While it may be tricky to implement some of these suggestions now, it’s not too late for others. And it’s a good time to think about implementing any or all of them when things return to normal to be better prepared for the next unexpected situation.
- Set up IT infrastructure so everyone has access to the resources they need.
- This includes technologies such as VPNs, remote terminal access, remote access to computer storage, remote access to enterprise applications, etc.
- Consider better utilization of the cloud
- Like everything in life, cloud based solutions have pros and cons. One of their biggest advantages is that they’re accessible from anywhere and can be safely accessed through VPNs. Employees now have easy access to their applications, data, and files whether they’re at the office, home, or during business travel.
- Get gains from compressing files
- Working at home typically means employees have to check files out and download them many times a day. Yet with many areas experiencing network bandwidth issues, file download times have become unwieldy. Compressing files can speed download times up to 50%, and you’ll find that, even when your workforce returns to normal, you’ll use less storage, increase employee satisfaction, and save in intranet costs as well. It’s not too late to take advantage of this. By prioritizing frequently accessed files for compression, you can score some “quick wins” right now.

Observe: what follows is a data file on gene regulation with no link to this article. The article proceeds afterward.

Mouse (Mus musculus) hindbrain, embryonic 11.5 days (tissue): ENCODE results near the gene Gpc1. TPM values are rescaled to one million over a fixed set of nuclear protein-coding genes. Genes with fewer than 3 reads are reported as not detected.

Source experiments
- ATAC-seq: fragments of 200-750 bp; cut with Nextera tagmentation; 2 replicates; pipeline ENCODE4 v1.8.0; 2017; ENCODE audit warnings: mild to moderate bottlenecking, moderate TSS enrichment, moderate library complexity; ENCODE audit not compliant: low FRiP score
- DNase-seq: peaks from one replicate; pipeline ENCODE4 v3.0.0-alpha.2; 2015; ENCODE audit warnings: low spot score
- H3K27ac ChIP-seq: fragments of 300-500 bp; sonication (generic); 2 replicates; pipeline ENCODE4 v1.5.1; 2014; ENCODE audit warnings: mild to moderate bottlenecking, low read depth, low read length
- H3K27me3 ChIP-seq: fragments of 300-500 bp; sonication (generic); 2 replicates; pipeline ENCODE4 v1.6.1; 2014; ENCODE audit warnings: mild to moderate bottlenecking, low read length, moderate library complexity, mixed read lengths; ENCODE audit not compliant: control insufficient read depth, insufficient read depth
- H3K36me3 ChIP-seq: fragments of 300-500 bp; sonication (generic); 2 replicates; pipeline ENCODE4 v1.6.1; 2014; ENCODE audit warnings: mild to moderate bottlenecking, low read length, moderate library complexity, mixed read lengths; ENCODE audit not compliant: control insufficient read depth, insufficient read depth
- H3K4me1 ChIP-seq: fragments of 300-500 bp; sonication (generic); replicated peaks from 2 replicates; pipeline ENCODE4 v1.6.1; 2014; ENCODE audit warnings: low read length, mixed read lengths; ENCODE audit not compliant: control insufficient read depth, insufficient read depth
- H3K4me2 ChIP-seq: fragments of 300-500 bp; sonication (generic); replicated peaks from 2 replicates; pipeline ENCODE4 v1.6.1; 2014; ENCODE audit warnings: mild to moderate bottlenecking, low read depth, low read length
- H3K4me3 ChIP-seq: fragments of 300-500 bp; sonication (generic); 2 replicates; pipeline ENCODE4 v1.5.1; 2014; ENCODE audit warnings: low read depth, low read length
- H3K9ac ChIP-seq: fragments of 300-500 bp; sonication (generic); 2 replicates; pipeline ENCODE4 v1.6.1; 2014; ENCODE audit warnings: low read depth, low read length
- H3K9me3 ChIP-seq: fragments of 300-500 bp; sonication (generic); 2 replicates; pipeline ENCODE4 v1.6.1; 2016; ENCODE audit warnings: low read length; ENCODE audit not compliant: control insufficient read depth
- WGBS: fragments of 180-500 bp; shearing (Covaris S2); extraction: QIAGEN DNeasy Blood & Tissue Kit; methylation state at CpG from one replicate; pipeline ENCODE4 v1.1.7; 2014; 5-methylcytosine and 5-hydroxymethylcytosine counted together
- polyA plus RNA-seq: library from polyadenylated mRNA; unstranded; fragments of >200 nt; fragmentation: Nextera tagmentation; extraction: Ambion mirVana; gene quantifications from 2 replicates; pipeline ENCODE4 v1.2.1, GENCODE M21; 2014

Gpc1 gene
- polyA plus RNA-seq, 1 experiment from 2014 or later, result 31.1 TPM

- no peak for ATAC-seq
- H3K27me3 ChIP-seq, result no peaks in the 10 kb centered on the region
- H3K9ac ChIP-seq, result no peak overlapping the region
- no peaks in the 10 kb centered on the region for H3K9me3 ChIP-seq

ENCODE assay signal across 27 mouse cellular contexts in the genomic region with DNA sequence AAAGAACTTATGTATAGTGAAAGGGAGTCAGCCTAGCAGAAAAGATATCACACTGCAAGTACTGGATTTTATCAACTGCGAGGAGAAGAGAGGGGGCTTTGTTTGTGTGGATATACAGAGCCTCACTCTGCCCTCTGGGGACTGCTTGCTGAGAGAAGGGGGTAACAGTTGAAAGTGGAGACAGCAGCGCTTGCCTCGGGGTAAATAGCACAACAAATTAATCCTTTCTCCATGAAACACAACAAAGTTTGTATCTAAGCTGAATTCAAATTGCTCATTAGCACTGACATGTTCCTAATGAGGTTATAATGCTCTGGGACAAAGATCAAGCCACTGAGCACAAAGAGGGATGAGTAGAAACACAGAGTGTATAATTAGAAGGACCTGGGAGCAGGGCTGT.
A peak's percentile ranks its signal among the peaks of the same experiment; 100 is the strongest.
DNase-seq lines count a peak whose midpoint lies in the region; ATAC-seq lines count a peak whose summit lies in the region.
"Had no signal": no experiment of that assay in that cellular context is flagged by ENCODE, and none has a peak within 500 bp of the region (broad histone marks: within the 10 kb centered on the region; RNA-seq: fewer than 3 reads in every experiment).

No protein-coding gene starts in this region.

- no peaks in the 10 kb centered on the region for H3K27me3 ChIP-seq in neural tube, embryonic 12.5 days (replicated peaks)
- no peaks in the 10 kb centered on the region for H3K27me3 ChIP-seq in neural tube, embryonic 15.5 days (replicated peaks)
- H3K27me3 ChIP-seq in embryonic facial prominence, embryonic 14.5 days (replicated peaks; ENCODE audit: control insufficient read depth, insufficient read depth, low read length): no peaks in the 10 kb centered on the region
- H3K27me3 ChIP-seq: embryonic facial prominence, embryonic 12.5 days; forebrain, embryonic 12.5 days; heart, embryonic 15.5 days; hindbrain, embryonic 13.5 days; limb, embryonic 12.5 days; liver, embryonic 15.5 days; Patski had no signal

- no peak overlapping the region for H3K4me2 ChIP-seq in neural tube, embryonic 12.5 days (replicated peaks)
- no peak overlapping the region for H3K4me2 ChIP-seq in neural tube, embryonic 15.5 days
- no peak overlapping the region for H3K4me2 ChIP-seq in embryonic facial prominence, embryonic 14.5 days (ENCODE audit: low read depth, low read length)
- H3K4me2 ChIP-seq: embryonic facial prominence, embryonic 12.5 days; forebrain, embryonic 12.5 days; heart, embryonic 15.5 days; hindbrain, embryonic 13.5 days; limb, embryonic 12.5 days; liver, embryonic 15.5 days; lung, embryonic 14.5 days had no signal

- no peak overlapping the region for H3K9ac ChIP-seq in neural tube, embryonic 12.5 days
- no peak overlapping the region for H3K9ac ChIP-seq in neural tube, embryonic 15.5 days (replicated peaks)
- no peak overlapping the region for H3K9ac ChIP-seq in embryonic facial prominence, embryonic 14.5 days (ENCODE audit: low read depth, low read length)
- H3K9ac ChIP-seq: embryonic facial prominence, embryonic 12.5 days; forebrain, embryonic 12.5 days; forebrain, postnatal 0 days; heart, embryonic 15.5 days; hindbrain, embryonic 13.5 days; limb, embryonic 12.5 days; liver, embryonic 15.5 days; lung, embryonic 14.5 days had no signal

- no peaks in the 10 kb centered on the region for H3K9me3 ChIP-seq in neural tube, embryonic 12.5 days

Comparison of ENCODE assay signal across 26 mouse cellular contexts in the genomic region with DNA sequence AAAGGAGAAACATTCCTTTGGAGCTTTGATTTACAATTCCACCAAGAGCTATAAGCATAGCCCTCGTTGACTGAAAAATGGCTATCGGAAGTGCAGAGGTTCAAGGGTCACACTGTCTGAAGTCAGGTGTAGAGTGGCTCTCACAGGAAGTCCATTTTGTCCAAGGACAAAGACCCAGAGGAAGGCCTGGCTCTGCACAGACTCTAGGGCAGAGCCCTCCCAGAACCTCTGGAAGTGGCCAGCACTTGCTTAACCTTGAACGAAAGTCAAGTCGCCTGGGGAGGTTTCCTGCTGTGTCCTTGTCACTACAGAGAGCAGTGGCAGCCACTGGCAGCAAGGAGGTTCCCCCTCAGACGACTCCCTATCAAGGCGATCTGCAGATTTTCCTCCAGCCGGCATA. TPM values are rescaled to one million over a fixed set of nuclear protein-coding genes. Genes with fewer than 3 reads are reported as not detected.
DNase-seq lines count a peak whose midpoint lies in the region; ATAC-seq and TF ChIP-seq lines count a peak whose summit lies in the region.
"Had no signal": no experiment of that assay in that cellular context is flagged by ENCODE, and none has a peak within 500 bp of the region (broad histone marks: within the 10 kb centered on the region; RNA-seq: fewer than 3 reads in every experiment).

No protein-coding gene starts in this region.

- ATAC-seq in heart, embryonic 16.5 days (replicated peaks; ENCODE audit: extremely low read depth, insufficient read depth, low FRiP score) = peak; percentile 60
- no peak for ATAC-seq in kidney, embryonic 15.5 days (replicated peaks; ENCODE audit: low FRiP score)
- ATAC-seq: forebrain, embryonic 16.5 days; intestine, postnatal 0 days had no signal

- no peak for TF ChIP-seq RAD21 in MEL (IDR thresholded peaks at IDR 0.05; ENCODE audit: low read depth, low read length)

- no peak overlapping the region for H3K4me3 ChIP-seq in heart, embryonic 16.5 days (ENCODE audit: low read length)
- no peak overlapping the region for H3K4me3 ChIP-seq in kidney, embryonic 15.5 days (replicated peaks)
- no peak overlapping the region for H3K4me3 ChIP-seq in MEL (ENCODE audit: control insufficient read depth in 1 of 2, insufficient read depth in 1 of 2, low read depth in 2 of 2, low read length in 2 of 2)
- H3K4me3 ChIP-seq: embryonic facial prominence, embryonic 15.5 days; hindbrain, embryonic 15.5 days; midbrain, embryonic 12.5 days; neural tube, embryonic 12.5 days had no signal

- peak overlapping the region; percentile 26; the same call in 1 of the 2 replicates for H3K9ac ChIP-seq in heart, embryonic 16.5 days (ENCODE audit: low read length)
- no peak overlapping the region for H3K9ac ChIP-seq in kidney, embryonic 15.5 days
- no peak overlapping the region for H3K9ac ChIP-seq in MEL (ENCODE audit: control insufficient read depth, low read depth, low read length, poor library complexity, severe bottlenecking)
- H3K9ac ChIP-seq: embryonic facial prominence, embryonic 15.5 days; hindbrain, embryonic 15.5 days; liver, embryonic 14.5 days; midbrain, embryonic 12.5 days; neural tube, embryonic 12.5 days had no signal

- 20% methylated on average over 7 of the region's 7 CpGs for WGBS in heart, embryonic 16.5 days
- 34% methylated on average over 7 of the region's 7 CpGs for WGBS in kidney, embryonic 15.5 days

- Think about standardizing on portable devices
- Laptop costs have dropped so the price difference between laptops and desktop systems have narrowed. In times like this, bringing home your laptop is much more convenient. The keyboards and screens are big enough for short term use, and can be expanded to support full keyboards, mice, and multiple large screens.
What’s the number one takeaway? Remind your staff—and yourself—that we’re all in this together. Every business, every organization, every team is made up of the people within it. Keep thriving, stay healthy, and let us at Foxit know if there’s any way we can help.